Feature Article

Kent State University Wayfinding Research

Rethinking the Campus

A Kent State University study questions some long-held assumptions about urban wayfinding.

Wayfinding is a complex and site-specific discipline that is only taught by a handful of university-level design programs. A recent course offered at Kent State University not only adopted a research-based approach to teaching the discipline, but also charted new territory in the exploration of symbols, colors, and destinations used in urban wayfinding.

Tampa Downtown Wayfinding

Lighting the Way

Tampa’s new wayfinding system shows off the city’s assets and gives it a bright new identity.

Tampa’s second-generation wayfinding system needed to connect the city’s 300,000 annual visitors to major destinations, point the way to downtown parking garages, and provide a new pedestrian wayfinding component.

Almost as important, it needed to provide the city with a fresh new identity—minus the clichéd palm tree and beach graphics many people associate with Florida.

Legible London

Walk This Way

London’s prototype wayfinding system aims to simplify a complex city and encourage walking.

With London’s numerous neighborhoods and boroughs, unplanned maze of streets, and dense road traffic, it’s not easy for pedestrians to find their way around. A 2001 London Area Transport Survey found that one in seven Londoners had trouble navigating the city on foot, and one in four feared getting lost. That’s to say nothing of the 27 million annual visitors, many discovering the city for the first time.

The Image of the City

The Image of the City

Fifty years after the publication of Kevin Lynch’s seminal book, his vocabulary and human-centered approach are still shaping urban design and wayfinding.

In my junior year in college, I took a correspondence course in urban geography from Penn State. As I read the textbook in the basement boiler room of an old elementary school (my summer job cleaning and fixing boilers was actually ideal for taking a correspondence course), I discovered an author who would forever change my perceptions about urban planning and design.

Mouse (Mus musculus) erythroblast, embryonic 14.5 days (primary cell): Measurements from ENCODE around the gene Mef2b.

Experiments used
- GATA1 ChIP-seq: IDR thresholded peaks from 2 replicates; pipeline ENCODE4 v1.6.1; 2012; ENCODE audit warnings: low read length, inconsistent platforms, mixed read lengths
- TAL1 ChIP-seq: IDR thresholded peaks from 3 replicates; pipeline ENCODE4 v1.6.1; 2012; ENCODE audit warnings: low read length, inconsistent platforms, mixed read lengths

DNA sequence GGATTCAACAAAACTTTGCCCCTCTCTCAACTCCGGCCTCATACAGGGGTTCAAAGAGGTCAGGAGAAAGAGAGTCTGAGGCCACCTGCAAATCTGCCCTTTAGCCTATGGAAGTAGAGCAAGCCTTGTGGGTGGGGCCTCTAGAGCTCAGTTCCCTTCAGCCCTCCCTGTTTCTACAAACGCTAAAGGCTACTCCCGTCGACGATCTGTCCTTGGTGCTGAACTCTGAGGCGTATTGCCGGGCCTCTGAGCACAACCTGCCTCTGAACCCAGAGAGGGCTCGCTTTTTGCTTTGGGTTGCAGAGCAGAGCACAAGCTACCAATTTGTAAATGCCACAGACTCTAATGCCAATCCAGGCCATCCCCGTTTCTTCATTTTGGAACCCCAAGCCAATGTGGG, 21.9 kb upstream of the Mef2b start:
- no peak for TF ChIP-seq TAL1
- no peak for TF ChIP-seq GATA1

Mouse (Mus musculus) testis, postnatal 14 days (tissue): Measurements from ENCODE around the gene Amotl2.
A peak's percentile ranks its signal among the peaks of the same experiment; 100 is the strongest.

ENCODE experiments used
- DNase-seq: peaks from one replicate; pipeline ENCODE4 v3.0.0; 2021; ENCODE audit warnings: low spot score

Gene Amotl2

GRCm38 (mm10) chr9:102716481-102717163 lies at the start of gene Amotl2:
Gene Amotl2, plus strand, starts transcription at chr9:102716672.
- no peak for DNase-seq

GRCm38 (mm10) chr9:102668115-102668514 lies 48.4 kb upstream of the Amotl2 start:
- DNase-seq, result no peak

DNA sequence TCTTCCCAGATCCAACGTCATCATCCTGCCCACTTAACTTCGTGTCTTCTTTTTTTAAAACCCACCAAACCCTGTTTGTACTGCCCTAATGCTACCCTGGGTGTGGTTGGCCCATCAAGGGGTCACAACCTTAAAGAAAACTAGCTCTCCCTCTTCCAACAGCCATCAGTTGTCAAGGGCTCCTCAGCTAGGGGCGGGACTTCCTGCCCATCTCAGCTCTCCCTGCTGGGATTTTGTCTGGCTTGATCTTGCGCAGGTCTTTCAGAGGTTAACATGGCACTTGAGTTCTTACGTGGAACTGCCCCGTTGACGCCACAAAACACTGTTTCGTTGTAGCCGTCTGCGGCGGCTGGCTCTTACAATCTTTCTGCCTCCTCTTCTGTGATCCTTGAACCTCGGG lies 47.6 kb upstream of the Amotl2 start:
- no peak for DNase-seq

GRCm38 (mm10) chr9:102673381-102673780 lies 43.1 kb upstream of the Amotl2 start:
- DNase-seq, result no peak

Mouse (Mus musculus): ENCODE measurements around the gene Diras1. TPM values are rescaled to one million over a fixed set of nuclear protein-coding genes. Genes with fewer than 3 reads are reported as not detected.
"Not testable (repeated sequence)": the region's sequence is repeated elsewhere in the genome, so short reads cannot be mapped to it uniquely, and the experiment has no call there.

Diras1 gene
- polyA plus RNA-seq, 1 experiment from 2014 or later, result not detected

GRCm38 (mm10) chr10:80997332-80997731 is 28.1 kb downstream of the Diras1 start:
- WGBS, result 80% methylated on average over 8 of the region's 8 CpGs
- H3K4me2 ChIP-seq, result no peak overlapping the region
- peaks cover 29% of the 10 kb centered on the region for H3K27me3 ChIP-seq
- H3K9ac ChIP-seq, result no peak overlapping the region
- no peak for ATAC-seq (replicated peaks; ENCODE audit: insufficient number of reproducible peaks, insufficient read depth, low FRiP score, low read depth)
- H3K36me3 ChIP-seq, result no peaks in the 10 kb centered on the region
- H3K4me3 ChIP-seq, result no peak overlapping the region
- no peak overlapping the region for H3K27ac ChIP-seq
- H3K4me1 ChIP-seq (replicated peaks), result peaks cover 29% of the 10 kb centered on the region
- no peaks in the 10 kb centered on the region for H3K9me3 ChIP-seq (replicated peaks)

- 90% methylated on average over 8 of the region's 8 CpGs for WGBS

Official NYC Information Center

Virtually There

The Official NYC Visitors Center is a digital-era launching pad for New York tourists.

The renovation of the Official NYC Information Center is not a mere before-and-after story. In the hands of New York-based designers Local Projects and WXY Architecture, the storefront space in midtown Manhattan has been transformed from a stereotypical visitor-service station into a new model that swaps printed maps and brochures for digital interfaces that are seamlessly integrated with the architecture.

Sony Wonder Technology Lab

World of Wonder

The second-generation Sony Wonder Technology Lab negotiates a new deal between technology, architecture, and experience.  

In many ways, the newly renovated Sony Wonder Technology Lab—Sony Corporation of America’s interactive, free-to-the-public museum in midtown Manhattan—reflects the evolution of our love affair with technology.

Metal in EGD

The Power of Metal

More malleable than stone, stronger than glass, and nobler than synthetic materials, metal expresses quality and permanence. 

For thousands of years, blacksmiths have fabricated metal works of impressive scale and fluidity. Iron was first forged in the Middle East around 1900 BC and arrived in Europe by 1200 BC. In colonial America, the blacksmith was an essential member of every community. From the creation of ancient weaponry to utilitarian and decorative architectural features, metal work is both art and craft.

Museum of Science and Industry Wayfinding

This Way to Science

Chicago’s Museum of Science and Industry needs to inspire a new generation of scientists. But first, it needs to show them the way through a colossal space.

If you ever wondered how 27 million people could have attended the World’s Columbian Exposition in Chicago in 1893, then perhaps you haven’t set foot inside the Museum of Science and Industry. Housed in Burnham and Root’s Palace of Fine Arts—the only one of approximately 200 World’s Fair structures still standing—it encompasses 1.3 million square feet.  

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